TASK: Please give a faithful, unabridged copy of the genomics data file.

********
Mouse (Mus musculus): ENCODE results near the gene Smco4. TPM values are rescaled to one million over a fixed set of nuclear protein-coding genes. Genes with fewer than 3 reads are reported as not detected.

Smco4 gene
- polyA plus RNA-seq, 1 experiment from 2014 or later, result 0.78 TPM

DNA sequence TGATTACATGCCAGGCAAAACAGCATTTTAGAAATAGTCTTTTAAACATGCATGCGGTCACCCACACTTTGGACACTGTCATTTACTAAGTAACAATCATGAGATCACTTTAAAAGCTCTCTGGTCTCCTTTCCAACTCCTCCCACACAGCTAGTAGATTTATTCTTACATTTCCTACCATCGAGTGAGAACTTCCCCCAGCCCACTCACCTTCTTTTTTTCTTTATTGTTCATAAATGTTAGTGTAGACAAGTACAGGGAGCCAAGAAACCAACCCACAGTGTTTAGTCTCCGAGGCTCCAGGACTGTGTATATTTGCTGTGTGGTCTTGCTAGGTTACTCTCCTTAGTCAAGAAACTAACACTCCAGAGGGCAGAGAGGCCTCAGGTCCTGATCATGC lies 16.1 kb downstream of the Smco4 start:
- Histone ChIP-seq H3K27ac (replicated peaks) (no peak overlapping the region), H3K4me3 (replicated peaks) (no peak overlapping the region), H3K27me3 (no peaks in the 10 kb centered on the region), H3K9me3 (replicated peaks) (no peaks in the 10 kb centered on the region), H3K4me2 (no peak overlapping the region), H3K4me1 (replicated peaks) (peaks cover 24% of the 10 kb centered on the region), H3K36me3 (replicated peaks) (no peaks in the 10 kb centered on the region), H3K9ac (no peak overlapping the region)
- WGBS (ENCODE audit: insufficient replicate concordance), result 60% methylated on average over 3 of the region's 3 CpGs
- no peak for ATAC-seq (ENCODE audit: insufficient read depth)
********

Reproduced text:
Mouse (Mus musculus): ENCODE results near the gene Smco4. TPM values are rescaled to one million over a fixed set of nuclear protein-coding genes. Genes with fewer than 3 reads are reported as not detected.

Smco4 gene
- polyA plus RNA-seq, 1 experiment from 2014 or later, result 0.78 TPM

DNA sequence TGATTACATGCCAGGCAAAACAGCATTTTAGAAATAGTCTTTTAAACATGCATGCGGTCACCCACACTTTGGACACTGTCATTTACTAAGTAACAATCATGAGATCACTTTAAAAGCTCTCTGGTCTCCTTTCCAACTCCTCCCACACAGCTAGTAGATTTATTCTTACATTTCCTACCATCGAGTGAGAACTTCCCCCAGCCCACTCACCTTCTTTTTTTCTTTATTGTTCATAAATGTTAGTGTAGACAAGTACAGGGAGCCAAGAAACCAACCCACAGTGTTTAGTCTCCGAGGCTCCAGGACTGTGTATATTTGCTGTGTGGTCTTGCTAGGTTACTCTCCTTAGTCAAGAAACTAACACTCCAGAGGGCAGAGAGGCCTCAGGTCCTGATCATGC lies 16.1 kb downstream of the Smco4 start:
- Histone ChIP-seq H3K27ac (replicated peaks) (no peak overlapping the region), H3K4me3 (replicated peaks) (no peak overlapping the region), H3K27me3 (no peaks in the 10 kb centered on the region), H3K9me3 (replicated peaks) (no peaks in the 10 kb centered on the region), H3K4me2 (no peak overlapping the region), H3K4me1 (replicated peaks) (peaks cover 24% of the 10 kb centered on the region), H3K36me3 (replicated peaks) (no peaks in the 10 kb centered on the region), H3K9ac (no peak overlapping the region)
- WGBS (ENCODE audit: insufficient replicate concordance), result 60% methylated on average over 3 of the region's 3 CpGs
- no peak for ATAC-seq (ENCODE audit: insufficient read depth)